October 23, 2017

Make Fire Safety Plans Part Of Your Spring Routine

atlanta home inspectorCleaning, dusting, freshening and organizing – these steps are all typical activities for a spring cleaning routine. But while you’re organizing your house or home office this season, make sure you’ve added organizing and streamlining your family safety and fire plans to your to-do list.

While you can never plan for a fire, if one does break out, it not only puts you and your family in danger, but also compromises the safety of your community fire fighters and first responders. The spring season is the perfect time to review your fire escape plans as you simultaneously tackle your traditional spring cleaning to-do list. By reviewing these fire safety tips from Duracell and taking precautions, you can help keep both your family and local first responders safe.

* Check your smoke alarms once a month to make sure they work. If your alarms are 10 years old or older, it’s time to replace them, because alarms can become desensitized over time. If possible, purchase interconnected alarms. If one alarm goes off, all the alarms connected in your house will go off, helping to alert everyone in all locations of a possible fire. Also check the locations of your smoke alarms. Have at least one on every level of your home, and one inside or near sleeping areas. Also replace the batteries inside your alarms once a year with batteries you trust, like Duracell.

* Develop a fire escape plan for every room in the house. Make sure all family members know of at least two exits for every room in the house, and where an outside meeting place will be – away from the house. If you have a second story, have portable escape ladders stored in each of the rooms so family members can escape safely. Practice a fire escape drill twice a year.

* Changing weather temperatures can cause windows and doors to stick, so make sure every member of your family is able to unlock and open these escape opportunities – especially as the seasons change. If you have security bars on doors or windows, have a “quick release” latch so it’s easier to get outside in an emergency. Also keep stairways and doorways open – not blocked with clutter that could slow down your escape.

* Practice safety with candle flames, space heaters and cigarettes. Blow out all candles if you plan to leave the room or go to sleep. And keep space heaters at least 3 feet away from anything that could burn. Turn them off before leaving the room or going to sleep. And make sure all cigarettes are completely extinguished and wetted down with water before being put into the trash.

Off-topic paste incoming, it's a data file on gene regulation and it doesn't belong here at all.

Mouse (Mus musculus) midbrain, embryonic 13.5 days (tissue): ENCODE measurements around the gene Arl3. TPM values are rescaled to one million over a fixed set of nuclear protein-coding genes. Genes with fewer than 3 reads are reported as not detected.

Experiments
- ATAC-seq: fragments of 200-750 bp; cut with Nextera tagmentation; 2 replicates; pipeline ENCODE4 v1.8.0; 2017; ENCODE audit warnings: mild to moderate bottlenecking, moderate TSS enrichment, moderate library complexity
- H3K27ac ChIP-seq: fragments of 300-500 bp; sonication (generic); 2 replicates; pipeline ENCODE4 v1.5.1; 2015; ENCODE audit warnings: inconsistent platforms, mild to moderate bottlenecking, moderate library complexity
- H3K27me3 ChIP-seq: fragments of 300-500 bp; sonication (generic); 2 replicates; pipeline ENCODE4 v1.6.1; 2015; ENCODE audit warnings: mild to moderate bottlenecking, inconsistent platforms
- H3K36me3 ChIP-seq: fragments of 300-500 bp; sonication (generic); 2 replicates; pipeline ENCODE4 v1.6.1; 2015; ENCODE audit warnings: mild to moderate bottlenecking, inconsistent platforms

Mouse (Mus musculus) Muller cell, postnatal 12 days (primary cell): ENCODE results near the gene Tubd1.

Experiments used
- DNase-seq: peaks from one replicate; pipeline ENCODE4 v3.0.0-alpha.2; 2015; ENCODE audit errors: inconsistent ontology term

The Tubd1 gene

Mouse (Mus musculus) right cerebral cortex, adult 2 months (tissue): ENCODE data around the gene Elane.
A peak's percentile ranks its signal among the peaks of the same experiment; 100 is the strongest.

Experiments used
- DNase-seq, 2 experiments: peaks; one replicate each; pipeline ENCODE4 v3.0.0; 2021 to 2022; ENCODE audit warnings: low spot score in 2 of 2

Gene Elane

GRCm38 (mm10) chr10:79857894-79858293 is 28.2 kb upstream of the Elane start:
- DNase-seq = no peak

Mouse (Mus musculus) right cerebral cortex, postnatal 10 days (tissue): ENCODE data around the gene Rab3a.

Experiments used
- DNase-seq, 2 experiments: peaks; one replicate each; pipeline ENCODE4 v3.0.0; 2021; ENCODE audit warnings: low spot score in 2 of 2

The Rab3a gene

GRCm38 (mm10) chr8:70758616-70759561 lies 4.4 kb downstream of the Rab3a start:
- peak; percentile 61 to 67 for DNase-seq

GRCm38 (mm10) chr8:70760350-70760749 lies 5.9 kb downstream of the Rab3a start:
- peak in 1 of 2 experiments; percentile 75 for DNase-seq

* Be educated about your community first responders: Did you know that of more than 1 million active firefighters in the U.S., about 73 percent serve on a volunteer basis?

More than 23,000 volunteer fire departments in the United States operate on tight budgets to help keep your community and your homes safe in case of, and when, fires strike. Many volunteer firefighters report they spend up to $500 of their own money each year in purchasing supplies and equipment for their department, according to a U.S. Fire Service Needs Assessment Survey.

You can support your community volunteer fire department by simply doing what you already do, purchase batteries for your household. Through the Duracell Power Those Who Protect Us battery donation program, with every purchase of specially marked CopperTop batteries, a battery donation will be made to volunteer fire departments across the country to help power the devices and life-saving equipment volunteer firefighters use. Through this program in partnership with the National Volunteer Fire Council you can direct the donation to your community by visiting Duracell.com/protect or Facebook.com/Duracell.

Grilling Tips To Keep Home Fires Burning Safely

atlanta home inspectorGrilling season will arrive before you know it. Before firing up the grill  for spring festivities or tailgating, however, weekend warriors should  observe a few simple precautions to ensure that backyard barbecue bashes don’t go up in flames.

Casual cookouts can turn dangerous – and sometimes deadly – if safety is ignored, according to leading home insurer MetLife Auto & Home. “Every year, we see dozens of fire-related claims reported throughout the year because of simple carelessness,” says Mike Convery, vice president and chief claim officer at MetLife Auto & Home. “Keeping safety basics top-of-mind can help prevent losses from occurring and help you avoid needless hassle and property damage – and in some situations, injury to you or your loved ones.”